Restoring Italy's Lost Luster
Businesses lead drive to renew cultural landmarks. ART AND ARCHITECTURE
THERE is a breeze blowing across Italy that carries with it an insatiable desire to preserve, appreciate, and renew its glorious past of art and architecture. In cities from Venice to Turin, from Florence to Rome, the art of restoration is an actuality - not a far-away dream.
In Venice, the Palazzo Grassi, the 18th-century masterpiece of architect Giorgio Massari, is no longer worn and weary as gondoliers glide by on the Grand Canal. In six years, it has been restored to its original splendor and is becoming a world-class museum.
Interestingly, it is not the government who is funding such restoration projects, but Italian corporations. The Fiat Group, spearheaded by its chairman Giovanni Agnelli, is gaining the lead in such endeavors.
``Corporations are coming to the aid of historical preservation, since the Italian government is almost immobilized by economics,'' says Paolo Viti, cultural activities director of the Palazzo Grassi.
Italy's ministry of culture was alloted less than 2 percent of the national budget, he says, ``so you can understand its restraint. ... Most corporations value this opportunity to generate a positive presence in a noncommercial venture.'' The Fiat Group bought the Palazzo in 1984 for $6 million and spent $12 million renewing its pristine beauty. ``It was once a palace for a few,'' Mr. Viti says. ``Now it's a museum for the world to appreciate.''
The passion for preservation became world news with the cleaning of the frescos in the Sistine Chapel in the Vatican, begun 10 years ago. Today, with the project nearly complete, Michelangelo's artistry thrives with born-again color.
The Olivetti Corporation has funded the restoration of Leonardo da Vinci's ``Last Supper'' in Milan, where cleaning revealed lost features of the original, as well as work on the frescos of Masaccio, Filippino Lippi, and Masolino at the Brancacci Chapel in Florence.
The Italians' urge to restore has even spread to the fountains. In Rome, the famous Trevi is currently undergoing a dramatic cleaning. Even the Pantheon, built by Hadrian, is getting an exterior scrubbing.
At the Palazzo Grassi, recently the setting for the Pritzker Architecture Awards, ``the challenge was to keep the quality alive in its glorious frescos and graceful staircase, and yet to meet the standards of a modern museum,'' such as proper humidity control, says Viti.
The Guggenheim Museum in New York, closed for 18 months for its own restoration, has loaned its permanent collection to the Palazzo, where the exhibition will open Sept. 7.
In Turin, Fiat is participating in the restoration of the Royal Palace, the Royal Hunting Lodge at Stupinigi, and the Castle of Rivoli. Mario Verdun, Fiat's cultural affairs director for Italy and France, is particularly proud of the progress at the Royal Hunting Lodge, built in 1729. Joining Fiat in the restoration is the Cassa di Risparmio of Turin (a savings bank) and the Mauriziano Order.
``The first stage of the project, one-fifth of the whole complex, was recently completed,'' Mr. Verdun says. ``We've already hosted exhibitions, including 16th- and 17th-century paintings, porcelain, and arms from the Imperial Palace of Shenyang, China.'' Currently under restoration is the grand ballroom and living areas of the lodge.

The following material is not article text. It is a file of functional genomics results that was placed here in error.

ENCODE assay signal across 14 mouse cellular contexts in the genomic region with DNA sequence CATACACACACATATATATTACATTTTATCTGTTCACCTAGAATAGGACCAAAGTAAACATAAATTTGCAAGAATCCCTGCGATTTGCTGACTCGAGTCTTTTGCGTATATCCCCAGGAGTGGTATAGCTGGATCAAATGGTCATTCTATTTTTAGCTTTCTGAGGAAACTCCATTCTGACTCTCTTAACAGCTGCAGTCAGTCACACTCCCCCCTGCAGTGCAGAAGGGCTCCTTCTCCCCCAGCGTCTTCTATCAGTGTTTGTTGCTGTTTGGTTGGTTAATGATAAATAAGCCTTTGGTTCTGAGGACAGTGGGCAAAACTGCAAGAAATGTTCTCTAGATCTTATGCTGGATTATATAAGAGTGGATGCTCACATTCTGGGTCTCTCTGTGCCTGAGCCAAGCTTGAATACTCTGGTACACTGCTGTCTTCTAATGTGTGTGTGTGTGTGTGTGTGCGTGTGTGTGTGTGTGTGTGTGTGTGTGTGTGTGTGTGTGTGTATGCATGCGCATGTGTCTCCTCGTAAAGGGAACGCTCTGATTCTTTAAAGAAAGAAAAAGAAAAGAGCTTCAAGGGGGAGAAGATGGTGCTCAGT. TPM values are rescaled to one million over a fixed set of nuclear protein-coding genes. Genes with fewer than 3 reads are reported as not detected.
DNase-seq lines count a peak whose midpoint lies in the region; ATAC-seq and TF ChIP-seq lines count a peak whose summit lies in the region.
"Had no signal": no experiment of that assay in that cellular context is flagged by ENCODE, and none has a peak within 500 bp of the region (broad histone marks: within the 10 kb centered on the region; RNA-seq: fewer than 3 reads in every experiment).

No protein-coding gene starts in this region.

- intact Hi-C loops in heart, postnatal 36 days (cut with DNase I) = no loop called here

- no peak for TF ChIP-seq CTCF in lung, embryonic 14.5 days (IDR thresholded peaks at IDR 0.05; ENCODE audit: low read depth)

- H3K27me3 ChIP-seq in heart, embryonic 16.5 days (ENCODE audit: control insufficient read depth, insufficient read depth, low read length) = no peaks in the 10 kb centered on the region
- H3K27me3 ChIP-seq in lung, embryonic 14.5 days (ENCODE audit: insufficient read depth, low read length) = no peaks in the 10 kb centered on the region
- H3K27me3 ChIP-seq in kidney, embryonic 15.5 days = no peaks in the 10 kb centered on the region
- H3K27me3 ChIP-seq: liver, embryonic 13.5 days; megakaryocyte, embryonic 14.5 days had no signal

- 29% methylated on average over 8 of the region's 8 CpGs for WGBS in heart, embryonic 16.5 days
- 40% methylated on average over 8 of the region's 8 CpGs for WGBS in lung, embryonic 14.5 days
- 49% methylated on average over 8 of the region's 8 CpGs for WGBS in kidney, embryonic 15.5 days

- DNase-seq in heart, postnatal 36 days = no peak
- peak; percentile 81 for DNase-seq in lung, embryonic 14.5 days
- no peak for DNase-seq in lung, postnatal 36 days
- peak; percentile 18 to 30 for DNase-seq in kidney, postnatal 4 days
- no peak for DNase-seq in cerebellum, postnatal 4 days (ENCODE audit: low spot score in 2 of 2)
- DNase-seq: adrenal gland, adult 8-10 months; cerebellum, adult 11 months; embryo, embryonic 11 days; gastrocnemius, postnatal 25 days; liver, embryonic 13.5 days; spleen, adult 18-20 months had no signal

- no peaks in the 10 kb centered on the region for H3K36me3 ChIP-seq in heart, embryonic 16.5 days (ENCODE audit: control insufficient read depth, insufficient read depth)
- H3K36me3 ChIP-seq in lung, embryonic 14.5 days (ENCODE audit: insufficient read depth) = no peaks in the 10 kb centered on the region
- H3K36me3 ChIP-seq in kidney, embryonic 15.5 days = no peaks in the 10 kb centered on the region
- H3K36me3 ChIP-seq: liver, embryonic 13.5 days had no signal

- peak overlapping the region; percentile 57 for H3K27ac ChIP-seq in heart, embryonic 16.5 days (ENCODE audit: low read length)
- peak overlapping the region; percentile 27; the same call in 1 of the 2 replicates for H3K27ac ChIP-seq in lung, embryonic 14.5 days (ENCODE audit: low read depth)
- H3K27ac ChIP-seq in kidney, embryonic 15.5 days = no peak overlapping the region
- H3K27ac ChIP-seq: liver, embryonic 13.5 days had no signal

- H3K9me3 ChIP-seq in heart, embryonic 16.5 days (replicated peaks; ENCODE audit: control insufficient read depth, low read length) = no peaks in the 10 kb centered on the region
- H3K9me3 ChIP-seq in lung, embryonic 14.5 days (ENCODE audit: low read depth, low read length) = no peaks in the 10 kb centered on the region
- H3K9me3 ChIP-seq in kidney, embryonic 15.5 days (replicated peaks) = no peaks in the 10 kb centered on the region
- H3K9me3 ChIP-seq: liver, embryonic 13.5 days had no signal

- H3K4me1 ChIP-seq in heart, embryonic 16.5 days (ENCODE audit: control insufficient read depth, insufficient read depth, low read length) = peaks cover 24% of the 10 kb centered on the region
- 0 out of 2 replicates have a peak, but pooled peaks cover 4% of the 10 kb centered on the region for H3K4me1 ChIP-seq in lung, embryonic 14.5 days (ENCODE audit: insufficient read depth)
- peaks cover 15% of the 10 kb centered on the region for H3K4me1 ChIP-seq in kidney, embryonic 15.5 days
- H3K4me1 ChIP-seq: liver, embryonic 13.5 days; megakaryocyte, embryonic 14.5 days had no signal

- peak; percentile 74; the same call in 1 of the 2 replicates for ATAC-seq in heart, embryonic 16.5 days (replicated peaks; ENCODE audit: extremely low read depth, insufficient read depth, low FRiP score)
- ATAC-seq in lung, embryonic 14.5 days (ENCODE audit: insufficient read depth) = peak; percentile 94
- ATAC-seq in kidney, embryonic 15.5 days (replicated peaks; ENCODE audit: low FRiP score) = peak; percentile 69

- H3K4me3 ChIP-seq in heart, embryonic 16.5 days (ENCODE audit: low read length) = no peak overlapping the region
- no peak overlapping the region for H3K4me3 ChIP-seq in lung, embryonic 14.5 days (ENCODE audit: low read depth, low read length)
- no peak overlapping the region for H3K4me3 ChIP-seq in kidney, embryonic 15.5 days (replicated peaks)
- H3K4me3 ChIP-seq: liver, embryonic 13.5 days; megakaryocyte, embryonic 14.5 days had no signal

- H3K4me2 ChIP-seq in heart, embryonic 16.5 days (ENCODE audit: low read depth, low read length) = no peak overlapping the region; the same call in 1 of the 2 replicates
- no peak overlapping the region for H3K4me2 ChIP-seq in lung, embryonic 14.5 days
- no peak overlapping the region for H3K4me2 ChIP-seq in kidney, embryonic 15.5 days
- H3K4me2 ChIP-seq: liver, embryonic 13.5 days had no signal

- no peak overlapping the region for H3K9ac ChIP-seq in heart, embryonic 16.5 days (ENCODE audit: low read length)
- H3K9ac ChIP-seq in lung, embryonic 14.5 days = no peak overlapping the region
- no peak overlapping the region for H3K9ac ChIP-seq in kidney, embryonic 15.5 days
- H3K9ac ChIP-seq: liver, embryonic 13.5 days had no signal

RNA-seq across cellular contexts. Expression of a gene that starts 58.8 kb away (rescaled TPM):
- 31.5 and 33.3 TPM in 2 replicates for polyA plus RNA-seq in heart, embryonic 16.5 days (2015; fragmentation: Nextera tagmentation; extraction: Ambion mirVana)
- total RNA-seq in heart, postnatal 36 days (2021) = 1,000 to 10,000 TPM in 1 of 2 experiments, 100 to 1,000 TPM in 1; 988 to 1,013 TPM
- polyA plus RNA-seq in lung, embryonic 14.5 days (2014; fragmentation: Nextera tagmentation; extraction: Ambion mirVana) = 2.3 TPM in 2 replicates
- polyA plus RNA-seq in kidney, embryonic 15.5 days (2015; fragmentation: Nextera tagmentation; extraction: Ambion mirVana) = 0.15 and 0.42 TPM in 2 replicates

Restoration is not only for historical palaces, but for landmark work areas. For instance, in 1982, when the Lingotto, once called the largest and most modern car plant in the world, closed its doors, the people of Turin wondered what would happen to the economy and the building.
``When the factory was built in 1920,'' Verdun explained, ``it was the largest assembly line in Europe. Here they made cars, trucks, and plane engines. Its five stories, with a test track on the roof, covered one-third of a mile. Fiat called in 20 architects and city planners asking them to develop a reuse plan for the Lingotto,'' he said. ``Renzo Piano, co-designer of the Pompidou Center in Paris, had a plan: to preserve the original architectural features and develop the former factory ... into a comprehensive culture and technology center.''
It has been estimated that the Lingotto project has already cost over $10 million, with another $300 million still to come. One section has hosted a major art exhibition, ``Russian and Soviet Art: 1870-1930,'' featuring works never before seen outside the Soviet Union.
The major restoration begins in November, with a completion date four years away. It will house the school of science of the University of Turin, a center for international conferences, an exhibition hall, a university research facility, telecommunications centers, enclosed gardens, shops, restaurants, and apartments.
Some observers suggested lighting up the fantastic spiral roadway that goes from the test track on the roof to the street, so that its dramatic shape could be seen for miles.
``The original look will be maintained,'' says a Fiat representative in an interview at the factory. ``The test track and the spiral driveway will be a `cycle track' for walking and bicycling.''